Soooo… let’s talk about that cover then. Can you spell Twilight? SERIOUSLY, PEOPLE. There is so much more to this story than a love triangle! And WHAT the heck is she WEARING?? Is there a Valley Girl in the desert that’s not mentioned? She’s a KNIGHT. She could at least be wearing a burnoose, given she spends a large amount of the story in the desert. But nooooo they have to make it look like this almost modern. You can pretty much ignore the sword in her hand, even! Urgh. Also, I wouldn’t go for either of these fellas.
Still, at least this is a better title than the second one. “Woman who rides like a man” is both directly relevant to the story and intriguing.
Also, found in the junior section. Really makes me think that the staff haven’t read it.
Alanna is now a knight, and like she has been saying for two novels, is off to seek whatever knights errant seek. Warmth in winter and some distance from both Jonathan and George, in this case, plus getting away from people who disapprove of boobs behind armour. She ends up in the desert that she visited in the first book, and stays with a tribe of the Bazhir. She accidentally becomes the tribe’s shaman because she kills the existing one; oops. She also becomes teacher to three young Gifted teens, one of whom dies, and she challenges notions like girls-can’t-d0-stuff. Meanwhile, she breaks up with Jonathan when he gets very high and mighty about her marrying him, is adopted by Sir Myles as his heir – so now she gets to have her own title because after all her brother inherits Trebond; and takes up with George, at last.
Again, a lot happens in a short novel. I think this one felt better paced overall – perhaps because now Alanna is a knight, which was the whole point of the first two, things can slow down a bit and events can happen kind of for their own sake, rather than to move Alanna along to that particular end. This also covers a shorter period of time, but still felt like there were important things going on.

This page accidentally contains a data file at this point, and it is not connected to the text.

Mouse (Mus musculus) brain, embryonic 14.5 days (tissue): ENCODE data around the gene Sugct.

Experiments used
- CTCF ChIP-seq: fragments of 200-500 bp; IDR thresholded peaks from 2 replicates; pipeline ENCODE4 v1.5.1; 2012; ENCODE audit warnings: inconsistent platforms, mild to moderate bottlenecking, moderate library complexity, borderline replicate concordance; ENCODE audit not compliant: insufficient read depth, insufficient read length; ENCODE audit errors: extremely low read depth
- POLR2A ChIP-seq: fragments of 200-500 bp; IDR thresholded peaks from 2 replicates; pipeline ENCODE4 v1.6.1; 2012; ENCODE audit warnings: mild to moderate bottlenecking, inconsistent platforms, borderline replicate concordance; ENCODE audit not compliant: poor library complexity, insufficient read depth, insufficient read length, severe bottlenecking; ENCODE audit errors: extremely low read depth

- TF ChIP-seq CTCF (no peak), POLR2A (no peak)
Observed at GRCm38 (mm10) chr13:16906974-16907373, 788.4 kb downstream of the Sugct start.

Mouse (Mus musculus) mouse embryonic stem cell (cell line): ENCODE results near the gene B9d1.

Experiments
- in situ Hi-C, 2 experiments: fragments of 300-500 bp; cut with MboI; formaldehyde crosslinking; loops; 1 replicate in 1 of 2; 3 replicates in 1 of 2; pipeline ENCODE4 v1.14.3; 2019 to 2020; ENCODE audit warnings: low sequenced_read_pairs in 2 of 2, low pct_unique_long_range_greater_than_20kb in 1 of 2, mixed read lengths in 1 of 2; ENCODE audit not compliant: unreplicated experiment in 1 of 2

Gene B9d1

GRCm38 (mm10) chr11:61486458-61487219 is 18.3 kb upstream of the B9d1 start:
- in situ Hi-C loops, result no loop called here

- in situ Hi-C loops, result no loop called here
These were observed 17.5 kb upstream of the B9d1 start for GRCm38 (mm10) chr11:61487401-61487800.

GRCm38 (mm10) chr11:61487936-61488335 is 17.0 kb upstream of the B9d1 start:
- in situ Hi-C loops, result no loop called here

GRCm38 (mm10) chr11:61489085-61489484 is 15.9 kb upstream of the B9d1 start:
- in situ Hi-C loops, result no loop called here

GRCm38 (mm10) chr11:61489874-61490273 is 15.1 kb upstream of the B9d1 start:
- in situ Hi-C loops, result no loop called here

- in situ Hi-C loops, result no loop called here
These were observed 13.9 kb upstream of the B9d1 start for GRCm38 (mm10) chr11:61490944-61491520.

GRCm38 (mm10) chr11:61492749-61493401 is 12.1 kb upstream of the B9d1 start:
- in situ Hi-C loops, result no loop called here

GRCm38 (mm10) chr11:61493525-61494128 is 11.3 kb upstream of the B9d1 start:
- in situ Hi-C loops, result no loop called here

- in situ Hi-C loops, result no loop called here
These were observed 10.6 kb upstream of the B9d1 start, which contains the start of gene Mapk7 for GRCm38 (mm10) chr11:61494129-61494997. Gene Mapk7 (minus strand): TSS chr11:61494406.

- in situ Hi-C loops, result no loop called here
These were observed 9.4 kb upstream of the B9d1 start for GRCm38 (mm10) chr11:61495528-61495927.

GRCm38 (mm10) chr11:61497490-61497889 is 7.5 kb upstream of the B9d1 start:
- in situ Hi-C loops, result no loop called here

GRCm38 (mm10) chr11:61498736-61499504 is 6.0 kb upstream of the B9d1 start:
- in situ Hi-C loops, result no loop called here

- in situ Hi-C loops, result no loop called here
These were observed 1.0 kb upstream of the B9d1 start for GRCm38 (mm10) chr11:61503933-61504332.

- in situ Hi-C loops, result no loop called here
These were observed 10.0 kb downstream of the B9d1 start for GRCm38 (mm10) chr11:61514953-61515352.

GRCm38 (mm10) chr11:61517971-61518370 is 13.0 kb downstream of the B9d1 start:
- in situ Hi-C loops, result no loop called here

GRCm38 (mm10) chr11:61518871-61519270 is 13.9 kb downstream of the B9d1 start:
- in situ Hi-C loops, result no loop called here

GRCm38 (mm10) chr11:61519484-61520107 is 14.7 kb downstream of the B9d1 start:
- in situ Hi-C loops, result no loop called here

Again, Alanna grows and changes. In particular her attitude towards being female comes out in fits and starts, and this really makes sense. After all, she’s hidden being a woman for so long – and put all of the potential trappings of femininity out of her mind for so long, disregarding them in her quest to be a knight and definitely seeing them as the lesser of her options – that it makes sense it would be hard to change. I think it does make sense that it might eventually start to be appealing, or at least provoke her curiosity; especially when her lover makes rude comments about not being feminine enough.
There are some problematic things in this novel – I wasn’t entirely comfortable with the characterisation of the Bazhir. However, Alanna’s stay with them does twist some conventions nicely; her very presence challenges some of their notions, and many of them show willing to change when shown that the alternative isn’t disastrous (mostly). I like that there is an insight into the women of the tribe; after all, Alanna is in that sometimes awkward, sometimes useful liminal space of female-knight: she inhabits both masculine and feminine sides. So she learns the magic and the fighting… and then she also learns weaving, and values that, seeing that the women have as much to offer as the men. I love that she is not actually very good at weaving when she starts.
I am intrigued again by the… I hesitate to use the word ‘casual’, because it makes her sound like she just sleeps with anyone, so let’s go with ‘straightforward’ attitude shown towards sex. She’s broken up with Jonathan; George again makes a move; she takes up with him. It’s more than pragmatic – after all George declared his love back in the other book; it’s not rebound sex; and she’s not hung up on the morality of it. This is definitely a different way of portraying such things from your average faux-medieval story.
I think this is my favourite of the four books. Alanna seems to get to be most herself with the Bazhir; she faces challenges and makes decisions like a knight would and should. And she faces the consequences squarely, occasionally with remorse as required. She’s growing into someone to genuinely admire.
You can get The Woman who Rides like a Man at Fishpond.